Any owners of older horses will recognise known issues, but if you have yet to see a companion through to old age, be prepared for these:

 

  1. Their teeth will suddenly start to suffer. You’ll see that eating times get longer, so it is wise to get your horse used to a pre-breakfast ride, unless you are willing to wait around until after lunch.
  2. You will start panicking about heir weight, all the time. Get ready to take a lot of pictures on your phone as you convince yourself that your older horse is getting too skinny or looking frail. The chances are that they are a perfectly healthy weight or can be fattened up quite simply.
  3. Loose droppings will become far more normal than they once were. An older digestive system is rarely fantastically effective, so you will be washing the rear end, a lot.
  4. Knocks and dings will start to become impossible to ignore. Don’t feel bad, as even the softest bed would be hard to get up from for a veteran, so some scrapes are to be expected.
  5. They will have your known rides cast into their memories. This means that if you try to mix things up by going off course or attempting a canter where you would normally trot, they’ll know and stubbornly refuse. With age comes a certain level of audacity!
  6. Horses can go a little deaf, so if you normally make a loud noise to let yours know that it’s time for a feed, you might have to start physically fetching them in now.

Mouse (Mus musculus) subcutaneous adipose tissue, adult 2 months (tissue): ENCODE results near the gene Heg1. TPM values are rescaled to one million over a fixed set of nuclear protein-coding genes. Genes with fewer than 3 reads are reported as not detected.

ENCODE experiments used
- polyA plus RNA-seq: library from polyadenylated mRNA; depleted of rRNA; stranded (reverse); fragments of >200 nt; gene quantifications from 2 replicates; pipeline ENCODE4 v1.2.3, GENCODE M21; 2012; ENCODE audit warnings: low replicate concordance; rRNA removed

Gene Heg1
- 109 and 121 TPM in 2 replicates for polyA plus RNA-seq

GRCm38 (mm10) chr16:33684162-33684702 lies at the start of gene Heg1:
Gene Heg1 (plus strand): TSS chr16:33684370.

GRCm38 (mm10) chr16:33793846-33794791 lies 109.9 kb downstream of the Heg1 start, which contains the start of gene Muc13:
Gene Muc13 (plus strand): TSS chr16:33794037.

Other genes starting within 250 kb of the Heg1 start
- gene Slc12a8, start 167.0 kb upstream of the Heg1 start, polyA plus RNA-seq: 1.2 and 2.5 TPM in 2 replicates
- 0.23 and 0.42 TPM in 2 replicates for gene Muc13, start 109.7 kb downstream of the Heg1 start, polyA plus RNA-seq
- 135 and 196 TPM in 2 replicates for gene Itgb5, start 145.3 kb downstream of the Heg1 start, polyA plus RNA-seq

7. Leading on from being a little hard of hearing, veteran horses will be easily spooked by unexpected people on a hack. Be prepared for a bumpy ride as older horses can still move when they want to!
  8. When your older horse gets bony, noticeably so, don’t ever try to ride without tack and expect to need your saddle re-flocking regularly, to provide a soft and cushioned underside. Either that or always use a thick pad underneath your saddle, for their comfort.
  9. Come clipping season, an older horse might not be as keen to get a haircut and you could be in for a struggle. It’s a tough one, as you can’t communicate that this is what always happens and needs to now, so go slow and tackle the winter coat one step at a time.

 

Youth is no guarantee of innovation, but age does generally bring wisdom and experience, so treat your veteran as you would any older person; with respect and patience.

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